Woodland shade gardening with a purpose – pleasure, creativity, rainwater collection!
I was crouched by the edge of a garden bed on the north side of my house, leaning in close to my calla lilies, whispering things like “Just tell me what you want. You know I’ll do anything for you. But you really need to talk to me. If you don’t tell me what you need, then I don’t know what to do.” I longed to know if the rhizomes were planted too deep, or too shallow. Were the plants getting too much sun, or not enough? Were the plants getting too much water, or not enough? What pH would be perfect for these lovely plants I adore?
Diego Rivera painted calla lilies into many of his famous works of art. Anyone who sees his paintings can’t help but want to grow this plant.
Both paintings above, by Diego Rivera, are from http://www.diegorivera.org/
Katy & Emily came over to assist me, their tails wagging joyfully, wondering to whom I might be talking. The plants didn’t answer my requests, and my little dogs didn’t verbalize any ideas of their own. This definitely seemed like one of those times when only some research would help me.
I began my research by opening one of my long-time go-to sites at http://davesgarden.com/guides/pf/go/768/, then moved along to the always helpful http://www.gardeningknowhow.com/, and of course I looked at the delightful, and informative site http://www.gardenguides.com/253-calla-lily-garden-basics-flower-bulb-zantedeschia.html, and lastly checked an information page on the mail-order site for http://www.whiteflowerfarm.com/ – all of them being my favorite sources for information, photos, ideas and daydreaming. Yes, the one special thing about being a gardener is how you don’t have to choose only ONE favorite – you can have as many as you want – whether it’s plants, colors, websites… Favorites are like perennials – they just keep multiplying!
So, here is what I learned: Calla lily rhizomes should be planted 4″ deep, horizontally, with their growing points facing up. Space them about 1′ apart. 4″ is deeper than the recommended planting depth for most other rhizomes. Soil should be mildly acidic, loose, moist but well-drained, and rich in humus. By the way, does anyone know of a plant that doesn’t appreciate a rich level of humus? The rhizomes, and the plants, are poisonous, and handling them may cause allergic reactions and/or skin irritations. I have never noticed either of these problems.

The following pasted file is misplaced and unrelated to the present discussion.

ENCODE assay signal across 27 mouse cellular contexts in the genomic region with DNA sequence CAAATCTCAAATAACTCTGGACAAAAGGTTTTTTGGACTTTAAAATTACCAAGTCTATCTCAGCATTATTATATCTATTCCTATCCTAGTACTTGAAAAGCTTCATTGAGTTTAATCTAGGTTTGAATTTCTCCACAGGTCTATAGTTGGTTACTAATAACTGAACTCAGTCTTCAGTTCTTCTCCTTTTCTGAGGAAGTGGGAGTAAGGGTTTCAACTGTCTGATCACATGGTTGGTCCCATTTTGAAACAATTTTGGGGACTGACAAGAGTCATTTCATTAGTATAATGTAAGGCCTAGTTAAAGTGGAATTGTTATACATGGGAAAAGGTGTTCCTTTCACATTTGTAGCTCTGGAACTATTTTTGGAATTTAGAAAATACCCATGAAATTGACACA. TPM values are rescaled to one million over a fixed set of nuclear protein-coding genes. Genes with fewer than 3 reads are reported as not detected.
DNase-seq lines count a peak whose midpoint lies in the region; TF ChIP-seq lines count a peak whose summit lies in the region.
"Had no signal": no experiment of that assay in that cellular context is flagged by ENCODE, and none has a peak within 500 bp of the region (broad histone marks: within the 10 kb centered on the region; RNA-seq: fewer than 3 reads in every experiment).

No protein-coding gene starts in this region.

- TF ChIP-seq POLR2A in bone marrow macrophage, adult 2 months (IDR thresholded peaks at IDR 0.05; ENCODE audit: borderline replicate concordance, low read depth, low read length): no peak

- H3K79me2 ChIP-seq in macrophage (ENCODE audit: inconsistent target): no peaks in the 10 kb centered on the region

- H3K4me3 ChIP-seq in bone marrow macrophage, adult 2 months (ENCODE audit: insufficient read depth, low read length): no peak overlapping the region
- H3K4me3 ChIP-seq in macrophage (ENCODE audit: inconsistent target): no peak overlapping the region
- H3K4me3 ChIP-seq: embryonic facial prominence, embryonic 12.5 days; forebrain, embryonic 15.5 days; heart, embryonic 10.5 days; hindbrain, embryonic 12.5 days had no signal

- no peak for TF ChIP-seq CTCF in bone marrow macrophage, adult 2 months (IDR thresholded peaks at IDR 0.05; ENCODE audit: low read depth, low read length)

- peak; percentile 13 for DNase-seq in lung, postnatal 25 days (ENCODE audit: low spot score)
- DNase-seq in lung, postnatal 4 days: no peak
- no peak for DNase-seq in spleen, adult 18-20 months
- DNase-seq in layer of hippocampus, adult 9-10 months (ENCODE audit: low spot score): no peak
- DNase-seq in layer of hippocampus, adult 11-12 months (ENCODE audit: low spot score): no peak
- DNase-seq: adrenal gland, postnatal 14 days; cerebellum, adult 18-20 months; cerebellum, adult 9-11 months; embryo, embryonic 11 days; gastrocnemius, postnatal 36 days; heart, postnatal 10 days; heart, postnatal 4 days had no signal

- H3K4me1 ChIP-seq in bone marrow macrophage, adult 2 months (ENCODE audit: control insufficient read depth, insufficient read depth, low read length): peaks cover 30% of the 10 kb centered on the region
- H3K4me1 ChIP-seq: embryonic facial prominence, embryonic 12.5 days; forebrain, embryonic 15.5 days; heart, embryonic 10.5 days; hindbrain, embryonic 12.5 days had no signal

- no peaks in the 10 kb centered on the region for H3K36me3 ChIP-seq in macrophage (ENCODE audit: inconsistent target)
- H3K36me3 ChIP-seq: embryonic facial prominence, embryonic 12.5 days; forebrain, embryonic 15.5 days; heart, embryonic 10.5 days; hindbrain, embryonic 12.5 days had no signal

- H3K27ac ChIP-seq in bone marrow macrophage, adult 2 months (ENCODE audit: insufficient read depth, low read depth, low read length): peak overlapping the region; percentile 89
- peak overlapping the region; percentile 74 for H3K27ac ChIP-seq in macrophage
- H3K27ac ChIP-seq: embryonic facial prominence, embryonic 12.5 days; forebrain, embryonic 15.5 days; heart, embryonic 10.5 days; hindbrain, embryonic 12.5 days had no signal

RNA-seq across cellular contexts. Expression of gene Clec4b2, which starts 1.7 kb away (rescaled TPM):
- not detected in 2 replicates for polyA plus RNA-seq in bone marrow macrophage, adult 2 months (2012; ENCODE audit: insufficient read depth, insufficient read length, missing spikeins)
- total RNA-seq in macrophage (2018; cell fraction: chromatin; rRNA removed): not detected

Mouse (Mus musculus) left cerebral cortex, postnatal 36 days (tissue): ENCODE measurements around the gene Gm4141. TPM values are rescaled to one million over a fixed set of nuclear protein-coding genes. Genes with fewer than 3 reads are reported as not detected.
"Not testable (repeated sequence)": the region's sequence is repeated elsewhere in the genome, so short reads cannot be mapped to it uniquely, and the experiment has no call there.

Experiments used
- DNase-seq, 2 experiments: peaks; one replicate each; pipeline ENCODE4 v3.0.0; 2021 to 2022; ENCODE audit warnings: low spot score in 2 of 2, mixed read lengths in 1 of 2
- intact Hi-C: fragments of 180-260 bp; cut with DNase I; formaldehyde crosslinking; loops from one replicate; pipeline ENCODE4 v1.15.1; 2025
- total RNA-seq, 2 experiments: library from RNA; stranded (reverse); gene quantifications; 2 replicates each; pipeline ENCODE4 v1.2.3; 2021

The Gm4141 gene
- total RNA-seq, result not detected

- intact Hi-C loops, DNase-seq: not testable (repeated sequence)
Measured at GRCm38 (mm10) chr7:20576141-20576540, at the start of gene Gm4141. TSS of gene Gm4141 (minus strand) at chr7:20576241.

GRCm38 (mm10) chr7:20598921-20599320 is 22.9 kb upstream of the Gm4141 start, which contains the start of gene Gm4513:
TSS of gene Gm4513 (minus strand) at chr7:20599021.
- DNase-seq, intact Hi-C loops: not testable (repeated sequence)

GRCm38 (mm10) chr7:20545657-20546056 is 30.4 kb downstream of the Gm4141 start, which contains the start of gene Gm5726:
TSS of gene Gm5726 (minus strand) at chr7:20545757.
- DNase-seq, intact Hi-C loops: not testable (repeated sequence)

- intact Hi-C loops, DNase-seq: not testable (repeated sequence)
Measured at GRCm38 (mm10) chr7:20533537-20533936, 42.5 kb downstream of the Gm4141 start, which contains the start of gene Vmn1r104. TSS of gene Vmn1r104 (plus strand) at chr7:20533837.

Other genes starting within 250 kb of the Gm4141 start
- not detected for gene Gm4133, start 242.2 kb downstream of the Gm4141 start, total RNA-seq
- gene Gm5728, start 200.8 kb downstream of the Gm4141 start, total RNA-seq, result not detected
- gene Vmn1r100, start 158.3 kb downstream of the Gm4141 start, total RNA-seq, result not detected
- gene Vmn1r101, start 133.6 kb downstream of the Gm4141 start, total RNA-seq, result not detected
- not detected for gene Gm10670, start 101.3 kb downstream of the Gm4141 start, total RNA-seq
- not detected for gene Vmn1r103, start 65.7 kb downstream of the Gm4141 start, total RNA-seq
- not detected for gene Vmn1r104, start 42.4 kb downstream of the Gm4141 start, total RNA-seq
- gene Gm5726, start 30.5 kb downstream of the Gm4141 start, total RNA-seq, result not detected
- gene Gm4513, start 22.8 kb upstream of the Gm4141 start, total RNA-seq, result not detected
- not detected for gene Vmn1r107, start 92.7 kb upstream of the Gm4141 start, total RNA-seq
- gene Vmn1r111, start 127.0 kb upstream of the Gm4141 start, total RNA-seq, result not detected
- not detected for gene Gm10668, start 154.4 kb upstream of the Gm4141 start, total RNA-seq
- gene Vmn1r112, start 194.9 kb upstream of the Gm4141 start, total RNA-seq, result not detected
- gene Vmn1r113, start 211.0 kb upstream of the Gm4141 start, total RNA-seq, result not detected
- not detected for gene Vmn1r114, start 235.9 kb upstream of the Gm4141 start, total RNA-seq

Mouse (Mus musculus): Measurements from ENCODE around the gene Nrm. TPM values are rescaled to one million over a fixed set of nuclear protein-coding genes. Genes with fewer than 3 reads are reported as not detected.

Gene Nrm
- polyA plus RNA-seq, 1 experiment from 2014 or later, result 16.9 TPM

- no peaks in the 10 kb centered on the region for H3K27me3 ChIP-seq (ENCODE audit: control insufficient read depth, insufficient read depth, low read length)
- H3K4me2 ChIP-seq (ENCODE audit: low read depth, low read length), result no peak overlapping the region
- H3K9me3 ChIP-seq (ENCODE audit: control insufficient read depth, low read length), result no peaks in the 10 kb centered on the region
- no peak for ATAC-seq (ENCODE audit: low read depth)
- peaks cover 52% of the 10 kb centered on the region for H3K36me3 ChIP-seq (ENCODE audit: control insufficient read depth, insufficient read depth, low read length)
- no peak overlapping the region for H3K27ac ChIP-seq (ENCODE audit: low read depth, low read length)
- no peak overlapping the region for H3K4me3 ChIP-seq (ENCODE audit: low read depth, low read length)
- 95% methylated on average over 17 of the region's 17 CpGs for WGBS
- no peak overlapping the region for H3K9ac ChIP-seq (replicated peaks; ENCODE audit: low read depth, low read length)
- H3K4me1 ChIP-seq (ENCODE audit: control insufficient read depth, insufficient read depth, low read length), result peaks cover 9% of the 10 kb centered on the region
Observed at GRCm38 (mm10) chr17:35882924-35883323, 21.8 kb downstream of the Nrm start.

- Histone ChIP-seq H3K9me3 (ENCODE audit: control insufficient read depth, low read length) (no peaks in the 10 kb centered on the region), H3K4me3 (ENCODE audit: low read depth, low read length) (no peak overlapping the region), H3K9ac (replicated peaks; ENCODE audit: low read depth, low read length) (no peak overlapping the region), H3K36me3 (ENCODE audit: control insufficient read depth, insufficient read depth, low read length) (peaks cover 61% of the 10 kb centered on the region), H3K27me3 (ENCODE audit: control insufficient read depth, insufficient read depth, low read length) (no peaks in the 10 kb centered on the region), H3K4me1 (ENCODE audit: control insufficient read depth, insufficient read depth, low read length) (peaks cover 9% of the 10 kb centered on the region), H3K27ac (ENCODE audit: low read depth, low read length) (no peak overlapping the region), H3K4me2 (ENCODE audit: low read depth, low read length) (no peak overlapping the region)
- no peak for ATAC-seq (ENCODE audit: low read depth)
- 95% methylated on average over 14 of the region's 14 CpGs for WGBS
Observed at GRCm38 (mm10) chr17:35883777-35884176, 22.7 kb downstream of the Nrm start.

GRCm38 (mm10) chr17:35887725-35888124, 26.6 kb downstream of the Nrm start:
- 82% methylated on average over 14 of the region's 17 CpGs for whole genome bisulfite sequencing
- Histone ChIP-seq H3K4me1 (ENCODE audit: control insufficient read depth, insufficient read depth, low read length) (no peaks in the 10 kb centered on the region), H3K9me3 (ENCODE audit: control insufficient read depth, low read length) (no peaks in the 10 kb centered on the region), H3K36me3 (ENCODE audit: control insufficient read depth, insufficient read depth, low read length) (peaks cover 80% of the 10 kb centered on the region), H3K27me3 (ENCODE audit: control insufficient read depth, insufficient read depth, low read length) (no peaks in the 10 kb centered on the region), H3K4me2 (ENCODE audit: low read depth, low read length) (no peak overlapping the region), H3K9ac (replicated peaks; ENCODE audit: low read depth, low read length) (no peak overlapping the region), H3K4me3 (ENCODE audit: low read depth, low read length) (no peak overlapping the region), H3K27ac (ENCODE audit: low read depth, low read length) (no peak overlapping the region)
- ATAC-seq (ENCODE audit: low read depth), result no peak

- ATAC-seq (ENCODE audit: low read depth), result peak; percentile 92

These calla lilies have been in place 3-4 years. Some had been transplanted from another bed, and some had been potted. The potted plants were a gift from my coworker, Helen, purchased from a clearance table at the grocer’s for about $1! She is smart – and knows plants in glorious bloom sell well for plant-giving holidays, then customers think they die. But, we gardeners know that they can be purchased for clearance prices, planted in good soil, and reward us many times in future seasons.
Which brings us back around to ‘What do my calla lilies need?’ I have decided to prepare an area to meet the specific needs of these rhizomes. Then cut back the foliage, dig up the rhizomes, and transplant them. It is not spring, as is mentioned as the perfect time for planting calla lilies, but I am willing to take the risk. These seem like brave plants that will probably relish new and improved conditions. I will move them to my patio perennials bed where they can receive much water, as they are said to need. On gardenguides.com, it is stated the calla rhizomes can be planted in areas that are too moist for other rhizomes and bulbs.
Aha, I think I understand several problems with my current situation. I will update you next spring, with pictures of happy callas in appropriate conditions, in full bloom!
Woodland shade gardening with a purpose - pleasure, creativity, rainwater collection!
THE JOY OF GARDENING IN THE SHADOWS
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